To orbit at 70 km, you need to be traveling at 2,295 m/s and be 70 km above the ground. The most important element of this is to be above the atmosphere, since drag will reduce your speed. You need to develop this speed, and also have a trajectory that will get you to that altitude, if you want to achieve an orbit.


The danger of traveling at high velocity in atmosphere is atmospheric heating. When you’re reentering an atmosphere from orbit, the compression experienced by the air you’re hitting results in severe rises in temperature. This can destroy your craft! Keep an eye on your temperature, and keep your throttle low if you start to see flames.

When you’re traveling laterally—that is, at a mostly level pitch—then you can rely on the lift generated by your wings to keep you in the air. This means that the thrust from your engines is focused on increasing your overall velocity.

By contrast, if you’re traveling upward, or even mostly upward, your thrust is being used to counteract gravity. This means that while your altitude will be increasing, your total velocity won’t increase at anywhere near the rate you need if you want to achieve orbit.

By using the R.A.P.I.E.R. engine’s jet engine mode at lower altitudes, you can develop a big chunk of your lateral velocity before climbing to higher altitude. As you climb, your engines will run out of intake air and will eventually cut over to rocket mode; once this happens, you will begin burning fuel much more rapidly and will need to escape the atmosphere as fast as possible to improve the efficiency of the rocket.

The rapier engine’s thrust is highest when it’s traveling at about Mach 3—which is about 950 m/s. If you aim straight upward, you won’t develop the speeds you need to get the most thrust out of the engine.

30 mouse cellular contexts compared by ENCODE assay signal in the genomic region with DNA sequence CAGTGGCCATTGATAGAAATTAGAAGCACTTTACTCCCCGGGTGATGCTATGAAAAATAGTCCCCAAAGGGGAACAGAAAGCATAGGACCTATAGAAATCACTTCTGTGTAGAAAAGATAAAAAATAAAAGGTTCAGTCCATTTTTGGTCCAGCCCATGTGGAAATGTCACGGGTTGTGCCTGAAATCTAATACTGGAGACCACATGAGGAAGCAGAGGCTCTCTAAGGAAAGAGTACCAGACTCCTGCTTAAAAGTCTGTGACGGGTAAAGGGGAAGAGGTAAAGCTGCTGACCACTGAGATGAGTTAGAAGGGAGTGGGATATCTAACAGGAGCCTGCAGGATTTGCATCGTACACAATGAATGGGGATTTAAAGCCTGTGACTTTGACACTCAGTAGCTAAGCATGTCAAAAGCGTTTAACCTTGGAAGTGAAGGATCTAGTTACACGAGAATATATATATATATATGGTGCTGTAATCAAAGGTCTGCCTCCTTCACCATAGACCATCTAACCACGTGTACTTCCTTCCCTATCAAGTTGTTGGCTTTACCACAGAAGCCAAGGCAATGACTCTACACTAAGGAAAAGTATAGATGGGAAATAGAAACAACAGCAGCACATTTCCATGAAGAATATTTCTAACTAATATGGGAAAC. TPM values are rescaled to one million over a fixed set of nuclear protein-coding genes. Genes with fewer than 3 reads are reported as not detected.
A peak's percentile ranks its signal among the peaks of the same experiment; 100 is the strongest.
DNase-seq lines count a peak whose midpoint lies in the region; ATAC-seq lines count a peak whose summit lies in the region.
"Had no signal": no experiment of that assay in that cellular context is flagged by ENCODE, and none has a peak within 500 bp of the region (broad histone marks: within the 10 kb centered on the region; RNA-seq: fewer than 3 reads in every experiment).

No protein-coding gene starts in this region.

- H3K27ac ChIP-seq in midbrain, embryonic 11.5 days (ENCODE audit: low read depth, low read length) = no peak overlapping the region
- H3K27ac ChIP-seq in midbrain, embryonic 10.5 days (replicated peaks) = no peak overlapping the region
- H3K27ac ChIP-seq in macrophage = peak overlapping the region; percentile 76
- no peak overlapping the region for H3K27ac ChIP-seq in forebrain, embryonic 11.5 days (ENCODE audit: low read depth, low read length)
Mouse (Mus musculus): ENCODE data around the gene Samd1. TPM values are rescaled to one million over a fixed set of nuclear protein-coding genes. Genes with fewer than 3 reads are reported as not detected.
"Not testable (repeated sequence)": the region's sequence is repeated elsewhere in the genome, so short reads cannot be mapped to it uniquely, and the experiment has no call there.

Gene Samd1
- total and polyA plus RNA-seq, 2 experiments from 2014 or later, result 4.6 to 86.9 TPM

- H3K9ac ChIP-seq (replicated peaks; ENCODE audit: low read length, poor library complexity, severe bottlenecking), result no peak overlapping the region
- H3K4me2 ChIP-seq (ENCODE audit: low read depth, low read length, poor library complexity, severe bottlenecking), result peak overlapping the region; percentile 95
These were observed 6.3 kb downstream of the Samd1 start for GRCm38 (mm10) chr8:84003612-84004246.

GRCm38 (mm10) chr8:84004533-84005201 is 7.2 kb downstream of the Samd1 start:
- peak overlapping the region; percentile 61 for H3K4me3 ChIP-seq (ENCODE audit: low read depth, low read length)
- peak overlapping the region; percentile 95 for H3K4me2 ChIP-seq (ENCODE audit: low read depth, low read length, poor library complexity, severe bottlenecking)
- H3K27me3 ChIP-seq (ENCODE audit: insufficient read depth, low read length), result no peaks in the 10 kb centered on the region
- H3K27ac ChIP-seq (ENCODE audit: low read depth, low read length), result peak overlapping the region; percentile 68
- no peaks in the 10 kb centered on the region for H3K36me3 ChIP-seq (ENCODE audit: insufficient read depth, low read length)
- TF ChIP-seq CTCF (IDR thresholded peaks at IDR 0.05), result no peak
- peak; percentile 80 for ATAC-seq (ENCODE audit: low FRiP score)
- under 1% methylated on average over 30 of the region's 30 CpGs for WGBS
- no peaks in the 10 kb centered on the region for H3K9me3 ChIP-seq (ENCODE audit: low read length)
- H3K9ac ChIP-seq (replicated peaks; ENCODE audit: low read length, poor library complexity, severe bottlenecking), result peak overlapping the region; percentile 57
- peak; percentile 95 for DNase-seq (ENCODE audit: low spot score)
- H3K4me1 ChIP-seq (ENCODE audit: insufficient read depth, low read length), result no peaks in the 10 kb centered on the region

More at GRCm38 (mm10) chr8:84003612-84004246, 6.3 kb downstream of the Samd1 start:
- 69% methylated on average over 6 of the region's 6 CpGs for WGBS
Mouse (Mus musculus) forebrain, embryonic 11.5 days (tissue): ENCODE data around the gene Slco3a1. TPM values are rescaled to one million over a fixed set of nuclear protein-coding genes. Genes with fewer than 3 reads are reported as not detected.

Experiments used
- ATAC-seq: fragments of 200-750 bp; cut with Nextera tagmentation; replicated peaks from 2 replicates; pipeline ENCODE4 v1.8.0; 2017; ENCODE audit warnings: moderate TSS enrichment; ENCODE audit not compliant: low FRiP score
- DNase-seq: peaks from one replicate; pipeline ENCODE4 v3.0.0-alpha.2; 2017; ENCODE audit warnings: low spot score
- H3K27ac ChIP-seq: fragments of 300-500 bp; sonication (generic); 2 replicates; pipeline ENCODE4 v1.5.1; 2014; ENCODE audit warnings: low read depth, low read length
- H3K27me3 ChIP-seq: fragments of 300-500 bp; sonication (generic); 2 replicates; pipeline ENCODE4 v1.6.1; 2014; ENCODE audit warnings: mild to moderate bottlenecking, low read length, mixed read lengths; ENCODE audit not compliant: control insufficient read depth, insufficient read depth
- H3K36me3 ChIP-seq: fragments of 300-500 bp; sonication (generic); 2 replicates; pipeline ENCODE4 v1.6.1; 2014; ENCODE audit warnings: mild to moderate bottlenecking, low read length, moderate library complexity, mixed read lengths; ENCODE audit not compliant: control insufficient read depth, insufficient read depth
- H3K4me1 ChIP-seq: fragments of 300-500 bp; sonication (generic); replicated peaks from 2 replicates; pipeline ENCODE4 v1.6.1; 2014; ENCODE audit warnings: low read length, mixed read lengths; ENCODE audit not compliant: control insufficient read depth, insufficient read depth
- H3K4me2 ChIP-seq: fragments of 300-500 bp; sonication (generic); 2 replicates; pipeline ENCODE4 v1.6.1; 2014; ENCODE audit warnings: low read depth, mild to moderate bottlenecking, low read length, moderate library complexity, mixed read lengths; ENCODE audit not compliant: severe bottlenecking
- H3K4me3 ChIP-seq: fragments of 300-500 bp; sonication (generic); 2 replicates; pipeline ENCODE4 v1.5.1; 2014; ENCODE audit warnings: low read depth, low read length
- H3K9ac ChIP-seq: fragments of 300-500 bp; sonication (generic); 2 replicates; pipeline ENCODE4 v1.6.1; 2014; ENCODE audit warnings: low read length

This means that you need to stay mostly level and get your velocity up; once you hit Mach 3, pitch up to about 50 degrees, and continue until the engines start to run low on air (you’ll notice because their exhaust plumes start to die down, along with the engine noise), press the 1 key to switch to closed-cycle mode and to close your now-unnecessary intakes, and boost to increase your apoapsis (see Figure 4-11).


When pitching up, remember to do it slowly. Sudden changes in your angle of attack can rip your plane apart!

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Figure 4-11. The NiftyPlane 9000 burning to reach orbit

Once your apoapsis reaches about 75 km, cut your engines and coast, and perform an orbital insertion burn at apoapsis to circularize. Congratulations! You’ve slipped the surly bonds of Earth, and you haven’t left any part of your craft behind.


In this chapter, we’ve discussed how you can design and fly planes for atmospheric flight in Kerbal Space Program. Planes can play an extremely useful role in your space program; even simply adding wings to spacecraft can make your life significantly easier when you are gliding around a planet with atmospheres, looking for a good place to land.

In the next chapter, we’ll take a look at the world—and worlds—of Kerbal Space Program.